Every Athlete Dies Two Deaths
Brad Ludden | Pro Kayaker + Philanthropist

  • Why You Should Care
  • Bio
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  • Made By
Why Should You Care
  • Founded First Descents, a non-proft helping over 145 young adults diagnosed with cancer
  • Professional kayaker who has made his mark on the industry as a pioneer of first descents, kayaking a river or portion of a river that has never been kayaker
  • Left pro kayaking to become a cancer activist

Brad Ludden, named the Hottest Bachelor in America in 2008 by Cosmopolitan, is a professional Kayaker and founder of the charity “First Descents.” He started traveling internationally to kayak at age 12 and has been to over 40 countries and completed over 100 first descents.

Brad Ludden was born in Wyoming and raised in Northwest Montana. He spent his days in the outdoors with his family hiking, camping, fishing, hunting, skiing and, of course, kayaking. Of all his passions, kayaking caught his eye the most. His parents gave him his first kayak when he was 9 and at age 12 he was traveling and competing internationally.

By 18 he had kayaking in over 20 countries and found his true passion within the sport, first descents. A first descent is the first time a person successfully kayaks a river or section of river that has never been done. Through his first descents he found immense challenge, adventure, community and personal growth.

Cancer went from being just some random word to something very personal when he was 12 and his Aunt was diagnosed with breast cancer at the age of 38. After watching her endure cancer and seeing how little support there was available to her, Brad started volunteering for a local pediatric oncology program by teaching the participants how to kayak.

He fell in love with it and decided it was time to do more so at 18, he started working on an organization that would soon become “First Descents”. Its goal- to help young adults like his Aunt by giving them the life changing experience of kayaking. “I wanted to recreate the experience of a ‘first descent’, that had so greatly impacted my life, for people like my aunt who really needed it. Even though thousands of people have been down the rivers they’re kayaking at camp, it’s still the FIRST time they’ve been down it and that’s the magic of FD!”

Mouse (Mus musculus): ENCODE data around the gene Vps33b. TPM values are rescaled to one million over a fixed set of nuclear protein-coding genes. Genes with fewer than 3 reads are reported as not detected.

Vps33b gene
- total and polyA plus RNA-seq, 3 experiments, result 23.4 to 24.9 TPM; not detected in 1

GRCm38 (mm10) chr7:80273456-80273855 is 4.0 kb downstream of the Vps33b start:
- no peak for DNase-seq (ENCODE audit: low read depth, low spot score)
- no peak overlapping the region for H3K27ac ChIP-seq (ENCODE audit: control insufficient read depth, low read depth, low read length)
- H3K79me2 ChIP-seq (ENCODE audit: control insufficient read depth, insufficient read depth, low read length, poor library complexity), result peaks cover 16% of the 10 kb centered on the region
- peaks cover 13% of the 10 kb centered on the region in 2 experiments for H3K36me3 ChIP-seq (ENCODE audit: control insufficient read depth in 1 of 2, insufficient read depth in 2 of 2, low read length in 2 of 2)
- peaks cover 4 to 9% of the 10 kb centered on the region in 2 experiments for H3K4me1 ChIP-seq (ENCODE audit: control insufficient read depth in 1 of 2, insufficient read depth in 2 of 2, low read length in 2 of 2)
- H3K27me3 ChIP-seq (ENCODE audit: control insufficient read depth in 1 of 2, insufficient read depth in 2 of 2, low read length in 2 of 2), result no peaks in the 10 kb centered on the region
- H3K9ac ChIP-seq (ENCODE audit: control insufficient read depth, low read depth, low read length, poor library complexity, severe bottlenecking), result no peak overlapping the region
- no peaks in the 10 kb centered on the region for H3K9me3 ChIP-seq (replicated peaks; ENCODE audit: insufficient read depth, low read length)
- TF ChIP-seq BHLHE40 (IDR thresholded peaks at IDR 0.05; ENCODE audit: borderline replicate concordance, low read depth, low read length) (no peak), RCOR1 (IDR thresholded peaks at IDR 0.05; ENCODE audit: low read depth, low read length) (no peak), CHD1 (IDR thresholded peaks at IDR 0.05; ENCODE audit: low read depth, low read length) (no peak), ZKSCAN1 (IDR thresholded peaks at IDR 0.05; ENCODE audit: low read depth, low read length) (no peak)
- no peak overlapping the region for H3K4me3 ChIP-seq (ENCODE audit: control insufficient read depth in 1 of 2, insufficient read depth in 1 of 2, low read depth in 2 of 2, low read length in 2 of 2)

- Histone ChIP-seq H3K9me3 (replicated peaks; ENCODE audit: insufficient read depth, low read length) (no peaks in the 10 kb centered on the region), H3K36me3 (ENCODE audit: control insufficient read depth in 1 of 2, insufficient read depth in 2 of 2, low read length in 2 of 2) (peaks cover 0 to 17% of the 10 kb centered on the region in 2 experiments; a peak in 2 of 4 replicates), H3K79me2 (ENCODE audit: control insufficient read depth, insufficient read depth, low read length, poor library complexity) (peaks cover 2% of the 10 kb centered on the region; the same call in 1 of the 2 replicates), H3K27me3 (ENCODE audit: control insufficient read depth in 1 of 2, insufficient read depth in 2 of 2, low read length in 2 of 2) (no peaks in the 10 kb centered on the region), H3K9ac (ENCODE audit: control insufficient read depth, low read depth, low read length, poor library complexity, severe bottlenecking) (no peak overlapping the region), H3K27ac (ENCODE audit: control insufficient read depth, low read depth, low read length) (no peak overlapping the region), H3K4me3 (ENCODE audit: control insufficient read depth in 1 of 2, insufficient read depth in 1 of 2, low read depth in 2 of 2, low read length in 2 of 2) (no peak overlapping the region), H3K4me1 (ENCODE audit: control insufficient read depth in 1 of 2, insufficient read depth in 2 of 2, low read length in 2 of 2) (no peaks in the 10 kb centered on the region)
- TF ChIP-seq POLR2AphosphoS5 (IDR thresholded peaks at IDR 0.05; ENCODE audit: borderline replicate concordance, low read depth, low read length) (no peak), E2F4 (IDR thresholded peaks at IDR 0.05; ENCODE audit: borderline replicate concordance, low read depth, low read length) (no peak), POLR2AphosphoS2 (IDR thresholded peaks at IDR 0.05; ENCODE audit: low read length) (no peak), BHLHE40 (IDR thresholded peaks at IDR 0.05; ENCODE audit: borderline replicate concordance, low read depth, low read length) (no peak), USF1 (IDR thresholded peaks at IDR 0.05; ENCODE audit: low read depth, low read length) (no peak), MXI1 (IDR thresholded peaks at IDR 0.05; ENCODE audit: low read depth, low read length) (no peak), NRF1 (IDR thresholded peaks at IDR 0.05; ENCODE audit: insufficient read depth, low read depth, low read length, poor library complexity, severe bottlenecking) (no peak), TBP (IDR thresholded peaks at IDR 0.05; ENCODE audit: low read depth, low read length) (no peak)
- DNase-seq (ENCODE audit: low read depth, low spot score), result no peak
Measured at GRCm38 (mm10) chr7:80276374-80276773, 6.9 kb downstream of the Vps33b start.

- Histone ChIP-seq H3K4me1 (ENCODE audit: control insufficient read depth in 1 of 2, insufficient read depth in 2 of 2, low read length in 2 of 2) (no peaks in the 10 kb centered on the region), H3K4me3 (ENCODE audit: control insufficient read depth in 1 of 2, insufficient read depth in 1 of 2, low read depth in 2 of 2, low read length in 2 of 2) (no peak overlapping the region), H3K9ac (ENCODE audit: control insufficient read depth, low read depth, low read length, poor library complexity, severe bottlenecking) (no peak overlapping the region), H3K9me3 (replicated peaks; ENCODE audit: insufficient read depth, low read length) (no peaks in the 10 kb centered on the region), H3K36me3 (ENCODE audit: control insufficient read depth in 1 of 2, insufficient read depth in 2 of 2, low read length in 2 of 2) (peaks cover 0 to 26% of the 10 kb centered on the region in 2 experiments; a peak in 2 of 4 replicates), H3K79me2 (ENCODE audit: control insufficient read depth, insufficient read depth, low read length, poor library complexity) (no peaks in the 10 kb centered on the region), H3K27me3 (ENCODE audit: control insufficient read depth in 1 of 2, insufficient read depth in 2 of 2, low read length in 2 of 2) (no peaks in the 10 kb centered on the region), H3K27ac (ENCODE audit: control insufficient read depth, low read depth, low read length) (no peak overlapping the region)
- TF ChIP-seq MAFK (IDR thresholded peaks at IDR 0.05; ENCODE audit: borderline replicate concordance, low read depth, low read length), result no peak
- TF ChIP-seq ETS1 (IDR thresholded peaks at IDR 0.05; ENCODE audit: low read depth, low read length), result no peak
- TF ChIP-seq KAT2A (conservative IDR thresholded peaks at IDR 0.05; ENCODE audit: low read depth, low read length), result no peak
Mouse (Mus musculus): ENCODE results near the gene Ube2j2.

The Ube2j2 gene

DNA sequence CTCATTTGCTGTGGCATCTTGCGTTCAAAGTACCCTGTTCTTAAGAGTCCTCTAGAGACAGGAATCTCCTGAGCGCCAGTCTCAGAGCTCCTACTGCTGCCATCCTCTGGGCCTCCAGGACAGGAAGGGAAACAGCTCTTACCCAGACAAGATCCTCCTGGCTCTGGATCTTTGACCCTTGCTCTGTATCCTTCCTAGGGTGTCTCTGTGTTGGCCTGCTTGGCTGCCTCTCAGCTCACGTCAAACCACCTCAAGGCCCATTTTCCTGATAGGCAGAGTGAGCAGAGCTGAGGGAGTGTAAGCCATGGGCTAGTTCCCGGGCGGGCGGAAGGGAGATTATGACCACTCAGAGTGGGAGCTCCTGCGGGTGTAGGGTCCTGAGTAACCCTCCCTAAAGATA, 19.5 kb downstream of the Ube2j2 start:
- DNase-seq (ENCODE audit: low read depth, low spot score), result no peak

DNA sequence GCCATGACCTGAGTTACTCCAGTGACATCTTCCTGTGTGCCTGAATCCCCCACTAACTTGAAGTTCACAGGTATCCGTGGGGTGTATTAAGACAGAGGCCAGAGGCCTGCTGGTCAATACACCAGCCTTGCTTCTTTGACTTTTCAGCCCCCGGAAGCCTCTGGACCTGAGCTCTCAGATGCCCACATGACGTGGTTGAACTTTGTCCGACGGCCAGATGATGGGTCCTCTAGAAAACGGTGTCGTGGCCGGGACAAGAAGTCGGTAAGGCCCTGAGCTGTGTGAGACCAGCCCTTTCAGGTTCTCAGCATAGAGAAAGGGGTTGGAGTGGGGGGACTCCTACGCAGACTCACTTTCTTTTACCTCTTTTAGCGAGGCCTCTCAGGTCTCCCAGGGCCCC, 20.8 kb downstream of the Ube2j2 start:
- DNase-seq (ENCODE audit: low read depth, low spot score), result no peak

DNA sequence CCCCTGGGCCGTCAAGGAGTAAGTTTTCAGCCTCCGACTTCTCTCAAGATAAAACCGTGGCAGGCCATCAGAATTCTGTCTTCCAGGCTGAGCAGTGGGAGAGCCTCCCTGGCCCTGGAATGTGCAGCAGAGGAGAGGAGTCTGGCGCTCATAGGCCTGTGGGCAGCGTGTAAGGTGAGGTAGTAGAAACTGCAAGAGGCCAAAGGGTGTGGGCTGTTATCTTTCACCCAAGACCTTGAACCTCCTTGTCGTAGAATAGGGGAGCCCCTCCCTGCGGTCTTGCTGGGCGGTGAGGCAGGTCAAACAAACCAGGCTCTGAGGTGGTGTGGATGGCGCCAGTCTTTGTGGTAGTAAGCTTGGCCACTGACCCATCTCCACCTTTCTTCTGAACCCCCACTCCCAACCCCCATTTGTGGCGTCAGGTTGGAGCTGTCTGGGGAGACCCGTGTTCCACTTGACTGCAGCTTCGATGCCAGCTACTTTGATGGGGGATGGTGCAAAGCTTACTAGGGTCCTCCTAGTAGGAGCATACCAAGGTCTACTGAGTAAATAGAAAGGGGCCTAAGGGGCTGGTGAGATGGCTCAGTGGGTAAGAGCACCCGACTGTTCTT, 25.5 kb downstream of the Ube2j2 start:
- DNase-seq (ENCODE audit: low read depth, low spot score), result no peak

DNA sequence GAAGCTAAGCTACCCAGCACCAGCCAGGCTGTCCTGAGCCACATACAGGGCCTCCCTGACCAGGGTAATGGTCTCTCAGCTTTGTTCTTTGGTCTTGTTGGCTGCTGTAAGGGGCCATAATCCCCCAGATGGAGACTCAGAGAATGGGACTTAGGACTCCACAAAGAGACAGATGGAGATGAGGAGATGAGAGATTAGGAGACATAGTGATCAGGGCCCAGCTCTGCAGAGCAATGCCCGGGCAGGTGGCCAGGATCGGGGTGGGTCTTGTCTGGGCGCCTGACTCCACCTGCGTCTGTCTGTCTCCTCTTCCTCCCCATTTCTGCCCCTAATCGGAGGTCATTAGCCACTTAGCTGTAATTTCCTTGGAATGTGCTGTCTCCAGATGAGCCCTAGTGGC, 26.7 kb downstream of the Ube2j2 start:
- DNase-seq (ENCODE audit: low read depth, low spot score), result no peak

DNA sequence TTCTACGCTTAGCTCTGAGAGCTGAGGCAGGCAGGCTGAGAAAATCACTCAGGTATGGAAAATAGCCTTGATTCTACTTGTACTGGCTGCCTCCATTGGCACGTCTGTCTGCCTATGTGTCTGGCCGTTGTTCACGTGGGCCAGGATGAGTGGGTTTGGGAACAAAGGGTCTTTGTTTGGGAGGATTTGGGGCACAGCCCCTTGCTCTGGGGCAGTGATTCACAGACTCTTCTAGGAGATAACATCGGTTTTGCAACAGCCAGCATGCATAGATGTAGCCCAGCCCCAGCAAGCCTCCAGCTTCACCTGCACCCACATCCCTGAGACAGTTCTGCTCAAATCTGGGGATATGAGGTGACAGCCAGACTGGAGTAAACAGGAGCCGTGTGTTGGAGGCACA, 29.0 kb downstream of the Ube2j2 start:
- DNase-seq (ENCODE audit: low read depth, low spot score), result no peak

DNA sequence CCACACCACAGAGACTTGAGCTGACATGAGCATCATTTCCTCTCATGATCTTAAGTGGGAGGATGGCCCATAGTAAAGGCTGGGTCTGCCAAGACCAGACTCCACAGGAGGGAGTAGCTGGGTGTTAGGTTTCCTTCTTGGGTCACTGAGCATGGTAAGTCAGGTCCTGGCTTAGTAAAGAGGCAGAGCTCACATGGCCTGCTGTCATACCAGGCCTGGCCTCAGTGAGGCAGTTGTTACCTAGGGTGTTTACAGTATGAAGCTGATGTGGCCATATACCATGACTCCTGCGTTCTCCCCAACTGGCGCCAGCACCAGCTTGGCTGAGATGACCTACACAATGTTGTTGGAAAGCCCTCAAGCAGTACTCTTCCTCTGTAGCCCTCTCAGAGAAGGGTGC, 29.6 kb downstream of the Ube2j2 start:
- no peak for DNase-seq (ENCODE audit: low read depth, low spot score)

While Brad still kayaks and has some sponsors like DaggerAT PaddlesKokatat and Smith Optics, he focuses the majority of his time on helping FD grow to serve more young adults with cancer.

Read It

They say every athlete dies two deaths – the day that they retire from their sport and obviously their real death.

I think with us outdoor extreme athletes, that first death is really painful, because for so many of us, you’ve lived that chapter of your life, and it was such an amazing life, but it’s over, and you can’t afford to just carry on.

My true passion and niche within the sport of kayaking and white-water kayaking was to do expedition kayaking or extreme kayaking. So, just traveling around the world, looking for rivers that told an amazing story and had some really big rapids on them.

Kayaking started to fade as a career for me. I was left with a bit of a void and a need to fill that void, and so it wasn’t practical for me to spend 300 days a year on the road, just traveling and hucking myself off big waterfalls anymore.

With kayaking, it became so dangerous at the level I was doing it that I couldn’t sustain that, and so it was easier for me to walk away from that completely and start challenging myself with anything from flying airplanes to archery hunting and looking for adventure in different ways.

I’m still trying to figure it out, but everyday I try to incorporate some sort of challenge or adventure into my life. Even though it looks different than what it was before, it’s still the same outcomes.

Made By

Interviewed by: Laura Lehmann

Produced by: Cooper Cox

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